8. Frequent video game players resist perceptual interference.

    Science.gov (United States)

    Berard, Aaron V; Cain, Matthew S; Watanabe, Takeo; Sasaki, Yuka

    2015-01-01

    Playing certain types of video games for a long time can improve a wide range of mental processes, from visual acuity to cognitive control. Frequent gamers have also displayed generalized improvements in perceptual learning. In the Texture Discrimination Task (TDT), a widely used perceptual learning paradigm, participants report the orientation of a target embedded in a field of lines and demonstrate robust over-night improvement. However, changing the orientation of the background lines midway through TDT training interferes with overnight improvements in overall performance on TDT. Interestingly, prior research has suggested that this effect will not occur if a one-hour break is allowed in between the changes. These results have suggested that after training is over, it may take some time for learning to become stabilized and resilient against interference. Here, we tested whether frequent gamers have faster stabilization of perceptual learning compared to non-gamers and examined the effect of daily video game playing on interference of training of TDT with one background orientation on perceptual learning of TDT with a different background orientation. As a result, we found that non-gamers showed overnight performance improvement only on one background orientation, replicating previous results with the interference in TDT. In contrast, frequent gamers demonstrated overnight improvements in performance with both background orientations, suggesting that they are better able to overcome interference in perceptual learning. This resistance to interference suggests that video game playing not only enhances the amplitude and speed of perceptual learning but also leads to faster and/or more robust stabilization of perceptual learning.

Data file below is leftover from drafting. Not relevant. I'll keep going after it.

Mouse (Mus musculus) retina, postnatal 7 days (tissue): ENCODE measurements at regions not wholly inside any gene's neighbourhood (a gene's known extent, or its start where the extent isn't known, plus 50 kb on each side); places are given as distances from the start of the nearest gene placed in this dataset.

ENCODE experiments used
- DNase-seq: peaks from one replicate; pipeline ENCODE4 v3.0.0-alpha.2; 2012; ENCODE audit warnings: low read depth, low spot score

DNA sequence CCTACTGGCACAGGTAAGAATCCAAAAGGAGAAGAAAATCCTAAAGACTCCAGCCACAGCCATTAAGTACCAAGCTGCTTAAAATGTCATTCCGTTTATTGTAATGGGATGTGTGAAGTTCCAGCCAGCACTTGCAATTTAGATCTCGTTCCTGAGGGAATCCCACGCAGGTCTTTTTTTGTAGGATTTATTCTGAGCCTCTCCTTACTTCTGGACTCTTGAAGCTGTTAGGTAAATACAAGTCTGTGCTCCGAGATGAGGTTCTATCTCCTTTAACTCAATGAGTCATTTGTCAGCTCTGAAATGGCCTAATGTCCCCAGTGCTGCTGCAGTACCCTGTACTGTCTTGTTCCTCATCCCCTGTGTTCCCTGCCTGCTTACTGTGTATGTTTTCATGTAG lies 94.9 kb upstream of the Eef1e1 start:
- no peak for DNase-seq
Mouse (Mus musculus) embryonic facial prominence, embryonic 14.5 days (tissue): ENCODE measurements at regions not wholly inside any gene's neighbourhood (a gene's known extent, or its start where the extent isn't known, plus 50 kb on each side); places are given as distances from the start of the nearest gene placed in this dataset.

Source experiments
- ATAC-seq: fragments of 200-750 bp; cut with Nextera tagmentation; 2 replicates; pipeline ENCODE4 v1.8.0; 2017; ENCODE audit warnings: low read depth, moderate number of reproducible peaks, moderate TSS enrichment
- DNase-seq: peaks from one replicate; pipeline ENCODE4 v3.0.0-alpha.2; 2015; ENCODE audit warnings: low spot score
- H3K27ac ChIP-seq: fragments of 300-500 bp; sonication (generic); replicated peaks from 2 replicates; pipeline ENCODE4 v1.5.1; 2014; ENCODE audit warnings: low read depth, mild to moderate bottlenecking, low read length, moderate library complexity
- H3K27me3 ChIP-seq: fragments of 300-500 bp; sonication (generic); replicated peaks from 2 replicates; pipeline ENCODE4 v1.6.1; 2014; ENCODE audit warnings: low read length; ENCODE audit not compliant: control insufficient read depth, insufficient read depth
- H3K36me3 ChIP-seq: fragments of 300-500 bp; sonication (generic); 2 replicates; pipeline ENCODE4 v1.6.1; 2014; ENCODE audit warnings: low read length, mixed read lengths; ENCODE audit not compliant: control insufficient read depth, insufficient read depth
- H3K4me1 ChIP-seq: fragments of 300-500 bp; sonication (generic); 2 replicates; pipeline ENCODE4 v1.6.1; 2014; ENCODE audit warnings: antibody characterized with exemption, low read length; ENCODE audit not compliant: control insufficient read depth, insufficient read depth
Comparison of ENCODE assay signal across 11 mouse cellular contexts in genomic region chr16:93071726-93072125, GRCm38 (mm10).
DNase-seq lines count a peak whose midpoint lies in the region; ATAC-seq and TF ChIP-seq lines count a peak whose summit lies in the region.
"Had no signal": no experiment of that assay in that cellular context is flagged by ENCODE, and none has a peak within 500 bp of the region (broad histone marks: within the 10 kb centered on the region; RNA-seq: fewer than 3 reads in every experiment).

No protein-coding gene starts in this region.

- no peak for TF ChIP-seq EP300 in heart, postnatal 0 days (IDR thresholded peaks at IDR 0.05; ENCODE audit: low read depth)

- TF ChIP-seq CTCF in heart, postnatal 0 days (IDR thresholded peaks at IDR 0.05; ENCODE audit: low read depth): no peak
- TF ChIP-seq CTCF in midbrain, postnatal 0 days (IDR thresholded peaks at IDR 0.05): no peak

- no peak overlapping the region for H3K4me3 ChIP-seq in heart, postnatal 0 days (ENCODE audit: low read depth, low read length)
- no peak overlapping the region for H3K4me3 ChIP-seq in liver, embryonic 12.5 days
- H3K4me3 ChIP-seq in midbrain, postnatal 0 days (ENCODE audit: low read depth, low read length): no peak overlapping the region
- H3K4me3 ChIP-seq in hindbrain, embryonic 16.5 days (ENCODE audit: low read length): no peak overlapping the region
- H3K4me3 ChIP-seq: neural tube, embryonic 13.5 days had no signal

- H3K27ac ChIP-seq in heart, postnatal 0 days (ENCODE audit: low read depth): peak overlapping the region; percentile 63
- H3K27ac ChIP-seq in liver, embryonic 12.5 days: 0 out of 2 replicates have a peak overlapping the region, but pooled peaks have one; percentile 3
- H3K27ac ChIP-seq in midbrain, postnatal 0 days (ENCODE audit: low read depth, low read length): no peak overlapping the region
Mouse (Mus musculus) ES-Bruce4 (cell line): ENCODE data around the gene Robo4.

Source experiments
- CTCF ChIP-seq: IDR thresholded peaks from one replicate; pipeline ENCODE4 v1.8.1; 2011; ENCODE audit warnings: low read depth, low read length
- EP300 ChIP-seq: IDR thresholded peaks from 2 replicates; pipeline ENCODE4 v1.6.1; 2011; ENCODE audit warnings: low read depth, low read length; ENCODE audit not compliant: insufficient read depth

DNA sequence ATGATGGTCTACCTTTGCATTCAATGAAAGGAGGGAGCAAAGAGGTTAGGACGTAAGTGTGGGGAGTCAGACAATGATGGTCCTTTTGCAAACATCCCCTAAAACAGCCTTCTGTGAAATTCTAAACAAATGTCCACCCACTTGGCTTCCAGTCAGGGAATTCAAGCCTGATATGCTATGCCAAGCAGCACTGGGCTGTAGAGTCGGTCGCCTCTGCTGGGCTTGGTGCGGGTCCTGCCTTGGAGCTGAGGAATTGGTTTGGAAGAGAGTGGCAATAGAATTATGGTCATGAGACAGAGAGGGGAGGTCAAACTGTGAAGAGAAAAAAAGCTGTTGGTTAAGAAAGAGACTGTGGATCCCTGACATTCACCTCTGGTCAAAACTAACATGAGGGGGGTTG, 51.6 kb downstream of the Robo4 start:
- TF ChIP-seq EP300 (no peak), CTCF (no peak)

9. An interference model of visual working memory.

    Science.gov (United States)

    Oberauer, Klaus; Lin, Hsuan-Yu

    2017-01-01

    The article introduces an interference model of working memory for information in a continuous similarity space, such as the features of visual objects. The model incorporates the following assumptions: (a) Probability of retrieval is determined by the relative activation of each retrieval candidate at the time of retrieval; (b) activation comes from 3 sources in memory: cue-based retrieval using context cues, context-independent memory for relevant contents, and noise; (c) 1 memory object and its context can be held in the focus of attention, where it is represented with higher precision, and partly shielded against interference. The model was fit to data from 4 continuous-reproduction experiments testing working memory for colors or orientations. The experiments involved variations of set size, kind of context cues, precueing, and retro-cueing of the to-be-tested item. The interference model fit the data better than 2 competing models, the Slot-Averaging model and the Variable-Precision resource model. The interference model also fared well in comparison to several new models incorporating alternative theoretical assumptions. The experiments confirm 3 novel predictions of the interference model: (a) Nontargets intrude in recall to the extent that they are close to the target in context space; (b) similarity between target and nontarget features improves recall, and (c) precueing-but not retro-cueing-the target substantially reduces the set-size effect. The success of the interference model shows that working memory for continuous visual information works according to the same principles as working memory for more discrete (e.g., verbal) contents. Data and model codes are available at https://osf.io/wgqd5/. (PsycINFO Database Record (c) 2016 APA, all rights reserved).

  10. LANGUAGE AND CULTURE INTERFERENCE IN PLURILINGUAL EDUCATION

    Directory of Open Access Journals (Sweden)

    Hackett-Jones, A.V.

    2016-09-01

    Full Text Available The article deals with interlingual phenomena that occur in the process of multiple language acquisition in a learning environment. The notions of language interference and transfer put forward by the theories of bilingualism, give useful insights when applied to the modern day educational trends. Language and culture interference is an important aspect to be considered with regard to teaching of plurilingual learners, whose communicative competence is formed on the basis of several linguistic and cultural systems that interact with each other and exert mutual influence.